October 11, 2015 § Leave a comment
Family dim sum at Chinatown classic, Jing Fong:
Drinks at Dead Rabbit right by the office:
More dim sum, this time while working from home and ordered from Nom Wah:
A lunch of white wine and fresh, grilled seafood at Via Carota before my trip to Croatia:
Square pizza at Harry’s Italian as my first meal back in the U.S. after Yacht Week:
Simple summer meal at home with tomatoes and basil from the Union Square Greenmarket, Murray’s Cheese ricotta and Blue Ribbon country bread:
Late-night drunken eats at Crif Dogs on St. Mark’s:
Ordering in Xi’an Famous Foods for Laura’s birthday meal:
The #1 at Black Seed Bagels in Nolita (so good):
January 1, 2012 § Leave a comment
Christmas Day, our family eschewed staying at home like we usually do and drove into New York City for dim sum in Chinatown (now that’s a Christmas brunch I can get with). Our usual choice, Jing Fong, wasn’t available since there were large parties going in at noon, so we ended up at nearby Oriental Garden, where the staff seated us in a different, quieter part of the restaurant.
This was probably one of the most relaxed dim sum experiences I’ve ever had. Usually, customers wait eagle-eyed for carts of their favorite foods and dim sum ladies yell whatever they have in loud Cantonese, but in this section of the restaurant, waiters just circled around quietly from table to table and even let us order directly off the dim sum menu in batches.
As typical with dim sum, most of the food we got almost instantly, including shrimp “noodles,” Shanghai buns, taro shrimp puffs, baked pork wedges, and bacon-wrapped shrimp balls (something I’ve never seen in a Chinese restaurant). Overall, the dishes were quite good, with the super crispy and light taro shrimp puffs being my favorite.
The next go-around, we ordered Hong Kong-style dumplings, which were fried and a bit chewy for my taste, and a whole slew of the classics, like chicken feet, beef tripe, shrimp-stuffed eggplant, shrimp dumplings, shu mai, black bean steamed spare ribs, bean curd with pork, and lotus leaf sticky rice. Stand-outs were the flavorful yet delicate shu mai, the savory spare ribs, and the shrimp-stuffed eggplant, for which I always have a weakness.
And one of our final items and my favorite, was the humble (fried) turnip cake, which I always smother with hot chili sauce and wolf down like a baby dinosaur.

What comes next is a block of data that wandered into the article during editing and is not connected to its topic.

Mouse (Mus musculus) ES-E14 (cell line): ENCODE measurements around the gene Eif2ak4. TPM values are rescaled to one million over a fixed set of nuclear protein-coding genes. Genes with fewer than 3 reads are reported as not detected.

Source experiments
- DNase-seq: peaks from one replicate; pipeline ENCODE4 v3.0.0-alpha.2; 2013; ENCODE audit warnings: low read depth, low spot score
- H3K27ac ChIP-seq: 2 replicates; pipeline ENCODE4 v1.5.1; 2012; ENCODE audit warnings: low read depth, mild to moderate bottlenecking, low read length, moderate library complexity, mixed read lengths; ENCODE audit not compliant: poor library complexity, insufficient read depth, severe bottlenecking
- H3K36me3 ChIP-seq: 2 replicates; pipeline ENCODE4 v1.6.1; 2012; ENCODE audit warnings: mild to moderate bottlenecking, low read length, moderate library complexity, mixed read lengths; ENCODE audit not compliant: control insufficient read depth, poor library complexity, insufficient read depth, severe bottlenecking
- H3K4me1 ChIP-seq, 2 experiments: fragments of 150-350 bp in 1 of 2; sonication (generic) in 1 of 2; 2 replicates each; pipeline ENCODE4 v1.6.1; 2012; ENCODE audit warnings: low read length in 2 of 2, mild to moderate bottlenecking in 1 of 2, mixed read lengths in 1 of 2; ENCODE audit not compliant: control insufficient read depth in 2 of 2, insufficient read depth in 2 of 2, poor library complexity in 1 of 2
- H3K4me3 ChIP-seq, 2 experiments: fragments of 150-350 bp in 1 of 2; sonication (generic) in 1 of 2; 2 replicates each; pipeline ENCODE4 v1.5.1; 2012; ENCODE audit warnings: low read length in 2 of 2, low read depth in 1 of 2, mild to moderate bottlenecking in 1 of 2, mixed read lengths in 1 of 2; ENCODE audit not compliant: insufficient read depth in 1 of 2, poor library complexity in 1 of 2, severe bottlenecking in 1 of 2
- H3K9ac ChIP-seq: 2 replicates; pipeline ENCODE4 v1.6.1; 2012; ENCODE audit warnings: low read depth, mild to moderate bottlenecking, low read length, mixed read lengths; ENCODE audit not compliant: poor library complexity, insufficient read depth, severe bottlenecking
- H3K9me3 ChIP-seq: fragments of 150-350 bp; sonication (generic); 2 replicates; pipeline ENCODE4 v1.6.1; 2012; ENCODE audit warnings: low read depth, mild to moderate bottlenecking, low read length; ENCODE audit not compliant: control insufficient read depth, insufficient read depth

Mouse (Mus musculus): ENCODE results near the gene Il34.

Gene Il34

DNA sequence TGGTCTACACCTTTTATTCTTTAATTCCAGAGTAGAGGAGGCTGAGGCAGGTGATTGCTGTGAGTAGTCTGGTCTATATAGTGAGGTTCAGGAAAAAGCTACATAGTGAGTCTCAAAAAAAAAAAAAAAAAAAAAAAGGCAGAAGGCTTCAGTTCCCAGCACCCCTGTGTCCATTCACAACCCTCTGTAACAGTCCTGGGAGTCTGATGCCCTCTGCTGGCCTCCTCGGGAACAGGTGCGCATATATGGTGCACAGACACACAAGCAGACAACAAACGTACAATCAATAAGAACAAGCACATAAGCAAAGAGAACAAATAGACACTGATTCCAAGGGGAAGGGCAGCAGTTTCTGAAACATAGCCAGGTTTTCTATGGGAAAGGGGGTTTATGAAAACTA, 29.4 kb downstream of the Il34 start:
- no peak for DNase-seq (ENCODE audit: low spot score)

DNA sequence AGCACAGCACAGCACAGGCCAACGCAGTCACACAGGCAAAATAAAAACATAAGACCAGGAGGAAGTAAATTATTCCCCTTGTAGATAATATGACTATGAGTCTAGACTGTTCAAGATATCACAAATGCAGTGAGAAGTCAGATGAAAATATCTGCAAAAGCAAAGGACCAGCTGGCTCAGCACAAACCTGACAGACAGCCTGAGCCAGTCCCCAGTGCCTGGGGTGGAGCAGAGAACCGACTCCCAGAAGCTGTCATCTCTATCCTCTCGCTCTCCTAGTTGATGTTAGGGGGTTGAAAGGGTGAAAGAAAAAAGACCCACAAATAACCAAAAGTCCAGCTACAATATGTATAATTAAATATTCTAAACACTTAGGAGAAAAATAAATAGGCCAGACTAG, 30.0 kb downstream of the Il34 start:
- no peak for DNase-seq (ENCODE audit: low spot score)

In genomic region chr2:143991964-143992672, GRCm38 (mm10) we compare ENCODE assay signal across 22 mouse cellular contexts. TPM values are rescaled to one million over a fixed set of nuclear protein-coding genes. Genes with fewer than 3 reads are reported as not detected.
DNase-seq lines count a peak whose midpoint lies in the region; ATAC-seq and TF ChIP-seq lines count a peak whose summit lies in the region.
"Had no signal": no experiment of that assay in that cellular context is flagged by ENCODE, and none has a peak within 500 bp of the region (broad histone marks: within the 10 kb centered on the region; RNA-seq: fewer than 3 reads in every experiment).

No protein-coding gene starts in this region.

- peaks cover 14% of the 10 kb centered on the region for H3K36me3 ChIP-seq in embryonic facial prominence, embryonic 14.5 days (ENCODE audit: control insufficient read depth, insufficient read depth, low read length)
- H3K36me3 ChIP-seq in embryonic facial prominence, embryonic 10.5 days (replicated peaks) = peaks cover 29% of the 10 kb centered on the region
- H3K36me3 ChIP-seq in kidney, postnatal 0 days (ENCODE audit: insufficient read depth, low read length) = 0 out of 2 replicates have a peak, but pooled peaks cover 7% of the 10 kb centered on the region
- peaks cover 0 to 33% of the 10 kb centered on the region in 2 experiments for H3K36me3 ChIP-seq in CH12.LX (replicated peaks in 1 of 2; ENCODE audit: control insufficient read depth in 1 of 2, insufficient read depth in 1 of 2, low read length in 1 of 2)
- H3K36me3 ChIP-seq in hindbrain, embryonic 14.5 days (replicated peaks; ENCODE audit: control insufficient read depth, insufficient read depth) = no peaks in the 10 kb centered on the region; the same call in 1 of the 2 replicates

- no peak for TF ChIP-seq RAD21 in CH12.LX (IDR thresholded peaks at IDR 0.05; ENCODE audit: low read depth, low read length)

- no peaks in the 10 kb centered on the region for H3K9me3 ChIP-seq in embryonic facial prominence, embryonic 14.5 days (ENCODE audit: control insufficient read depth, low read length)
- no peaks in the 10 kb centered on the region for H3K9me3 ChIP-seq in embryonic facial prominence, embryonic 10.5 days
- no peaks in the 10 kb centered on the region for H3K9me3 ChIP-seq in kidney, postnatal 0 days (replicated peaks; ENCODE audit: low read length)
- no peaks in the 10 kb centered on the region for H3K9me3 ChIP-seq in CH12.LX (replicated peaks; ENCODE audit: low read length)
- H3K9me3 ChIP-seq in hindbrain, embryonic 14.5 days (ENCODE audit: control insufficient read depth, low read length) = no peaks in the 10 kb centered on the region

So even though we weren’t able to eat at Jing Fong, I’d say we discovered another solid place for dim sum in Chinatown, with better service than most Chinese restaurants. After looking it up online, I’m also curious to try their supremely fresh seafood during dinner hours.
Also, Happy 2012 everybody! May all your dreams come true in the new year. 🙂
14 Elizabeth Street
New York, NY 10013
December 27, 2011 § Leave a comment
A little late, I know, but here’s a glimpse of how our family, just the six of us, celebrated Christmas this year. It was the first time in a long time that we were able to relax and enjoy the holiday together, and I hope it’s only the first of many fun, family-filled Christmases to come.
January 8, 2009 § Leave a comment
I’m back on the Hilltop and already missing home. In my first class on Keats and Shelley, our professor (who by the way had a posh British accent) handed out Keats’ “On first reading Chapman’s Homer” and asked us to write about one rhetorical device that “contributed to the poem’s overall meaning.” EH? I’m definitely not in study mode yet, so that was quite the rude awakening.
They offer your typical dimsum dishes, and that’s what makes it so great, in my opinion. Hardly ever does my family order something new. We go to A-K because we have certain expectations and we know they’re going to deliver. For example, their honeycomb tripe with radishes is spicy and tender and every fried dish they serve is surprisingly light and wonderfully seasoned. I also suggest any of their delicate shrimp dumplings as well as the egg tarts. YUM.
June 15, 2008 § 1 Comment
In Edison, there’s only one dimsum place that my family goes to – 1-9 Seafood. Their food is consistently good, service is decent, and if you get there early enough, the wait isn’t too long.